Klara Klein, MD, PhD, Shetal Patel, MD, PhD, Clio Rubinos, MD, Miriam Sklerov, MD, MS, Philip Spanheimer, MD, and Matthew Vogt, MD, PhD will receive support from the Physician Scientists Training Program at the UNC School of Medicine to cultivate their careers as translational clinician scientists.
As part of the Forward Together Strategic Plan, the UNC School of Medicine Physician Scientist Training Program (PSTP) supports a small number of clinicians committed to translating research findings to advance the practice of medicine in addition to providing clinical care and teaching. PSTP is a pipeline to recruit, train, and retain promising individuals and provide them with support and mentorship to cultivate their research programs.
The PSTP supports physician scientists at both the resident or fellowship level and the early stage faculty level. In the inaugural cycle of applications for this program, four individuals were inducted into this prestigious program and in 2021 we have added a new cohort of six physician scientists who will receive funding and mentorship to help them develop successful research programs.
“Physician scientists are essential for the translation of research into the clinic, and we are committed to providing continued support for this program to grow and support our clinician scientists at the UNC School of Medicine,” said Blossom Damania, School of Medicine Vice Dean for Research. “The PSTP is now in its second year and we are proud of the framework in place to expand the interdisciplinary research in our school to further enhance an environment conducive to translational science.”
In this round, one award was given at the resident/fellowship level to Klara Klein, MD, PhD, clinical fellow in the Department of Medicine. At the early stage faculty level, these five physician scientists received awards: Shetal Patel, MD, PhD, assistant professor in the Department of Medicine, Clio Rubinos, MD, and Miriam Sklerov, MD, MS, both assistant professors in the Department of Neurology, Philip Spanheimer, MD, assistant professor in the Department of Surgery, and Matthew Vogt, MD, PhD, assistant professor in the Department of Pediatrics.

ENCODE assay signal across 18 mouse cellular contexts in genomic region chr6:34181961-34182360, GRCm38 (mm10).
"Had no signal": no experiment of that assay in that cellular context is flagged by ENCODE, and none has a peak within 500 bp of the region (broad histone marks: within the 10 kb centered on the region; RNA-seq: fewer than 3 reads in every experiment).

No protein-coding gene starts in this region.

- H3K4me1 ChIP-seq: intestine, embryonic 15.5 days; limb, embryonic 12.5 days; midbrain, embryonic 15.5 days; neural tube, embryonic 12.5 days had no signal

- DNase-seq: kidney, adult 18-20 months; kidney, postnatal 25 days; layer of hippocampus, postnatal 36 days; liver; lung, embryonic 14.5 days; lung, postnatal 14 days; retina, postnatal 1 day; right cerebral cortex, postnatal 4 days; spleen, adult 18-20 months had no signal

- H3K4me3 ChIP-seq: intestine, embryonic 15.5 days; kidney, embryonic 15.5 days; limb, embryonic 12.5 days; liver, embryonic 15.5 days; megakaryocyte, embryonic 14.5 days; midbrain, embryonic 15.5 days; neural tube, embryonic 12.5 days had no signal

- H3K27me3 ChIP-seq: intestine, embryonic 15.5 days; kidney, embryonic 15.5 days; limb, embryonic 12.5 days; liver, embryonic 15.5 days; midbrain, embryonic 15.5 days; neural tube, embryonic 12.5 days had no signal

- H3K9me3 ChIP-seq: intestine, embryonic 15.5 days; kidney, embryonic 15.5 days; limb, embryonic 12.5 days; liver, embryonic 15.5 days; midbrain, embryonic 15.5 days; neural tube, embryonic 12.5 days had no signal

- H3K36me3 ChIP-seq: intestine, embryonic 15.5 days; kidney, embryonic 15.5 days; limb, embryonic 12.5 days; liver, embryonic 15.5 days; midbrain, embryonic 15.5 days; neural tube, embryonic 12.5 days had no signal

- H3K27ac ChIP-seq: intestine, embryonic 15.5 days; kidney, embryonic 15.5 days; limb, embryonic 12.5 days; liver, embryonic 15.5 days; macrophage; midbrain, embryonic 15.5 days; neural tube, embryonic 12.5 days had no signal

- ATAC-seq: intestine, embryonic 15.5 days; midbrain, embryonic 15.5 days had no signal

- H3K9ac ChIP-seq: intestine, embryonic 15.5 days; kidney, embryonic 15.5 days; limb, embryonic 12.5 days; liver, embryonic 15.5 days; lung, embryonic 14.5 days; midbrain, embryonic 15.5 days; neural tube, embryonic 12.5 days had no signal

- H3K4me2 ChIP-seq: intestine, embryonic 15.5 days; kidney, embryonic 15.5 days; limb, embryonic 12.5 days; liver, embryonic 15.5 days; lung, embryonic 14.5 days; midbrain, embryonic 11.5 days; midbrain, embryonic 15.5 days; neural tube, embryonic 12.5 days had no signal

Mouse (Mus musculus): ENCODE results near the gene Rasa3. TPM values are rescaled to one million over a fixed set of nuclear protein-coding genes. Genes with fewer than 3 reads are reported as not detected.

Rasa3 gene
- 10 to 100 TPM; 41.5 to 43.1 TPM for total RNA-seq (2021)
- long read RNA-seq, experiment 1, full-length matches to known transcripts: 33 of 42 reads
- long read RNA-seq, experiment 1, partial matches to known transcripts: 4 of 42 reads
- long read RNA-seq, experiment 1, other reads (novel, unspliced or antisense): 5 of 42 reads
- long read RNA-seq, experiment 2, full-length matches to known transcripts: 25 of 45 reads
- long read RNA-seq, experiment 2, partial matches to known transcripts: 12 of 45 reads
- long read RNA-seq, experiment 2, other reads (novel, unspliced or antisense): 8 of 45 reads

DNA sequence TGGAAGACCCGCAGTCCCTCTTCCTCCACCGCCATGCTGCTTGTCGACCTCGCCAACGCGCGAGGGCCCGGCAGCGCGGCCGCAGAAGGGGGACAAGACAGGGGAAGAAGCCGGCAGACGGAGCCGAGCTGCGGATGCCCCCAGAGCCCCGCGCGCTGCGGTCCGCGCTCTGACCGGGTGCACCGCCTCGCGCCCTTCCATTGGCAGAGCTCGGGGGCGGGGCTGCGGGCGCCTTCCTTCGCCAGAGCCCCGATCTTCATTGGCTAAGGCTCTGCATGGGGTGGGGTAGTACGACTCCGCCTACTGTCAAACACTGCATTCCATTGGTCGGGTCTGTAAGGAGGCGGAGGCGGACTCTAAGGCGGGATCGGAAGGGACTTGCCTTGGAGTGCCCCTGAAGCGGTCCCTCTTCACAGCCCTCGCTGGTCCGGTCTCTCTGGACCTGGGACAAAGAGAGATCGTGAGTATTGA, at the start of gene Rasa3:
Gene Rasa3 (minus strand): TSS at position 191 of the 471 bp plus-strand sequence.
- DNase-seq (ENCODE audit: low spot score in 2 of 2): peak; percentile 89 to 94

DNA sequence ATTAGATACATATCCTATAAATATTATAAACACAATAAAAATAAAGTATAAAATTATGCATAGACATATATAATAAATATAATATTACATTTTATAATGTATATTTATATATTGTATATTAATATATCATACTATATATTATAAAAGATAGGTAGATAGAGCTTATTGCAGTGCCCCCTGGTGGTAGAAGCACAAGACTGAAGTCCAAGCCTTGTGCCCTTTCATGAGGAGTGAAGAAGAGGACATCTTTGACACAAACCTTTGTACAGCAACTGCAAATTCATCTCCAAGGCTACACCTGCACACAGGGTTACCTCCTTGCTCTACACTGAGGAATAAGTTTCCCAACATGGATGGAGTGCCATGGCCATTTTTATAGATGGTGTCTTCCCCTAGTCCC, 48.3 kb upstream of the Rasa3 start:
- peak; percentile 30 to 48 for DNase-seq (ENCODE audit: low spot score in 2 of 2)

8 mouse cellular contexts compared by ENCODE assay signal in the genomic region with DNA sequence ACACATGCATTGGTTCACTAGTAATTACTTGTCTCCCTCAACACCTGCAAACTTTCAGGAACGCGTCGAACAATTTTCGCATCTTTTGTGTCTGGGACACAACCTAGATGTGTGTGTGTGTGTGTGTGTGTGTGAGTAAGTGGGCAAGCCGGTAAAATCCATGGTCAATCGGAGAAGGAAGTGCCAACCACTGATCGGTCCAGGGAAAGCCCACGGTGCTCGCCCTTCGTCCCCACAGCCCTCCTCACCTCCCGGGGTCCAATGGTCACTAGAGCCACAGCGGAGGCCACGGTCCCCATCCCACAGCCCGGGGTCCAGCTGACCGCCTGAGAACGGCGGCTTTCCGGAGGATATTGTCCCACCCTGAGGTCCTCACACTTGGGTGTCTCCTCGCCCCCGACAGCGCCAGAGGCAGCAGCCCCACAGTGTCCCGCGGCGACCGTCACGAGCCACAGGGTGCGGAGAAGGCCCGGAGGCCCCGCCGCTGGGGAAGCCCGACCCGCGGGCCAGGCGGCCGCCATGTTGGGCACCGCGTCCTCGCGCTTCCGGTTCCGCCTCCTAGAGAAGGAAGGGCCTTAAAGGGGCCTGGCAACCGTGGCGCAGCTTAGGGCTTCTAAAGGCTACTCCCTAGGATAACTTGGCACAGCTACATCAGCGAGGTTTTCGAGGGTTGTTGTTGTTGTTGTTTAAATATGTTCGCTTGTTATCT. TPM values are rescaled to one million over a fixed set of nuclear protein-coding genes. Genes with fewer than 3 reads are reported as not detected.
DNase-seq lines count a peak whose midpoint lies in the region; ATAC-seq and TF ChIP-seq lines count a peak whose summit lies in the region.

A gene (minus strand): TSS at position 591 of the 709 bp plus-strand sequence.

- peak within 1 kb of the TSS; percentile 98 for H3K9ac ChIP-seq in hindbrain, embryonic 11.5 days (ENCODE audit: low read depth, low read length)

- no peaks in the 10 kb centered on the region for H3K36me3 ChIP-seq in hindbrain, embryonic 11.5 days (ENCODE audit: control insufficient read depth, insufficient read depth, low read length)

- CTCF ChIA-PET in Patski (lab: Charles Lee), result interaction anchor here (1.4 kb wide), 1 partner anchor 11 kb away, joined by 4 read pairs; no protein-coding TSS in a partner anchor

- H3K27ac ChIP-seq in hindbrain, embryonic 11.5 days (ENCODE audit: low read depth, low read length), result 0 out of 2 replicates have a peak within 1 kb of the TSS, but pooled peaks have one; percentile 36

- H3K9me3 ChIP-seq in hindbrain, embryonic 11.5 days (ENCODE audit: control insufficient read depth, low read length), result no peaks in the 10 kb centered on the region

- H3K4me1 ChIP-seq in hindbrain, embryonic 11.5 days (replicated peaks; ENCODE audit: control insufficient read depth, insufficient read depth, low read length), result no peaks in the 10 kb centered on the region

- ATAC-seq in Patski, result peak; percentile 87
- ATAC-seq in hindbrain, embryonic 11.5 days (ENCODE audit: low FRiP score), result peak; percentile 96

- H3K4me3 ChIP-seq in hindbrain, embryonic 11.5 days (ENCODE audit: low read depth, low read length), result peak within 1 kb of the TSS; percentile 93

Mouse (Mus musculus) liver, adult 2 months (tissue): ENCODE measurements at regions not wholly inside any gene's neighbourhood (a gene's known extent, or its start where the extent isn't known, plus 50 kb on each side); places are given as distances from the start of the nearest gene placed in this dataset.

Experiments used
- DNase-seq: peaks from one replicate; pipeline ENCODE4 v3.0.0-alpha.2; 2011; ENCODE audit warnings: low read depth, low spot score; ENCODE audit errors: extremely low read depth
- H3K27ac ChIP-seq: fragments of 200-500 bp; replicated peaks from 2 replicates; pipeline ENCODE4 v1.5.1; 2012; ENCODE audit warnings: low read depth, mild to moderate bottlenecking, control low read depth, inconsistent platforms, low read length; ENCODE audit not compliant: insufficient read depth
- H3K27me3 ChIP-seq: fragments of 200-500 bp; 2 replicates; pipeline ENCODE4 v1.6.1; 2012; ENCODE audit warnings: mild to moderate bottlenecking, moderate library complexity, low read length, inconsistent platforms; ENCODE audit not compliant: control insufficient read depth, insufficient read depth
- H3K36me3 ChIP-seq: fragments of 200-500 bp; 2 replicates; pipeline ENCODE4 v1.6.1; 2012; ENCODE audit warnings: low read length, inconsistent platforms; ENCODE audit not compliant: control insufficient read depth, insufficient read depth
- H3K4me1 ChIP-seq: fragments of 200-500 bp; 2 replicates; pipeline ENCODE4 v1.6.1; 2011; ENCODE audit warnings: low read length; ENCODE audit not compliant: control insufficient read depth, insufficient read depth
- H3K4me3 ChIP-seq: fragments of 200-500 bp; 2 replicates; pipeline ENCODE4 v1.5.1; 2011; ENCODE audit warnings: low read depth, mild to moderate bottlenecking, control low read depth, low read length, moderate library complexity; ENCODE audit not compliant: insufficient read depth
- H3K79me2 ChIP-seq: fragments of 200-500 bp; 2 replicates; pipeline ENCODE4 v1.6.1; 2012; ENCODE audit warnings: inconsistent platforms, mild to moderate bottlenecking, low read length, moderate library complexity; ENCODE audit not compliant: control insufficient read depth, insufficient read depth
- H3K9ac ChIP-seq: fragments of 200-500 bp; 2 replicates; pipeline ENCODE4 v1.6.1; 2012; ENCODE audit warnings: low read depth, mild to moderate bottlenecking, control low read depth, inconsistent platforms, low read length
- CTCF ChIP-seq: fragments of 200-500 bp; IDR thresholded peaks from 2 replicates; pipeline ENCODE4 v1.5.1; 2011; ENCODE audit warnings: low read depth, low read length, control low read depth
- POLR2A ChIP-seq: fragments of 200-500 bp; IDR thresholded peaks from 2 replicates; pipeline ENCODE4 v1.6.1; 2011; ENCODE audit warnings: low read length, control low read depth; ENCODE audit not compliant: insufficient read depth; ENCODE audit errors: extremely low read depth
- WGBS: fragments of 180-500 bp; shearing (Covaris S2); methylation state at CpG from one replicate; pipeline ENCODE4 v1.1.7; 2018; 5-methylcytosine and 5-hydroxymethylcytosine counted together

The training program advisory committee made up of physician scientists from ten clinical departments in the School of Medicine reviewed a group of physician scientists at the fellowship and faculty level nominated by six different clinical departments.
“This year’s nominees were all highly competitive candidates with promising research careers ahead of them, and a set of awardees with a diverse range of clinical and scientific interests were selected to join our program,” said Joseph (Alex) Duncan, MD, PhD, associate professor of medicine and director of the UNC School of Medicine Physician Scientists Training Program. “We are happy to support their translational careers and look forward to the impact of their future research success.”
Klein’s research focuses on multi-disciplinary approaches to diabetes and obesity care, bridging the gaps between basic and clinical research to address the ongoing epidemics of diabetes and obesity. Her PSTP research focuses on using a novel glucokinase activator to prevent diabetic ketoacidosis in patients with type 1 diabetes and to identify additional therapeutic targets to prevent diabetic ketoacidosis.
Petal’s research interests include developing translational studies and clinical trials to improve treatment options for patients with thoracic and head/neck malignancies. She will study whether targeting metabolic pathways in immune cells can enhance immunotherapeutic approaches to lung cancer therapy.
Rubinos’ project focuses on understanding the role of neuroinflammation resulting from traumatic brain injury in the development of posttraumatic epilepsy. Her research involving patients with traumatic brain injury aims to identify risk factors and biomarkers that may predict the development of posttraumatic epilepsy and identify molecular mechanisms that scientists could exploit to prevent this consequence of brain injury.
Sklerov’s research will apply her previous research on the brain regions involved in different
manifestations of Parkinson’s disease to study whether transcranial magnetic stimulation can be used to treat autonomic dysfunction and other non-motor symptoms of Parkinson’s disease.
Spanheimer’s work is focused on a detailed understanding of breast cancer molecular biology, hormone response, and mechanisms of hormone resistance in breast cancer to help identify mechanisms of resistance to therapy and patients at risk for treatment failure, as well as to provide targets for new therapeutics.
Vogt is interested in understanding what drives rare cases of severe pathogenesis seen some children infected with common viruses such as respiratory syncytial virus (RSV) and enterovirus D68. This work involves the study of both the viruses and the host immune responses, guided toward the development of prophylactic or therapeutic measures.
More information about the Physician Scientist Training Program be found in a previous Vital Signs article released by the School of Medicine Office of Research in January 2020.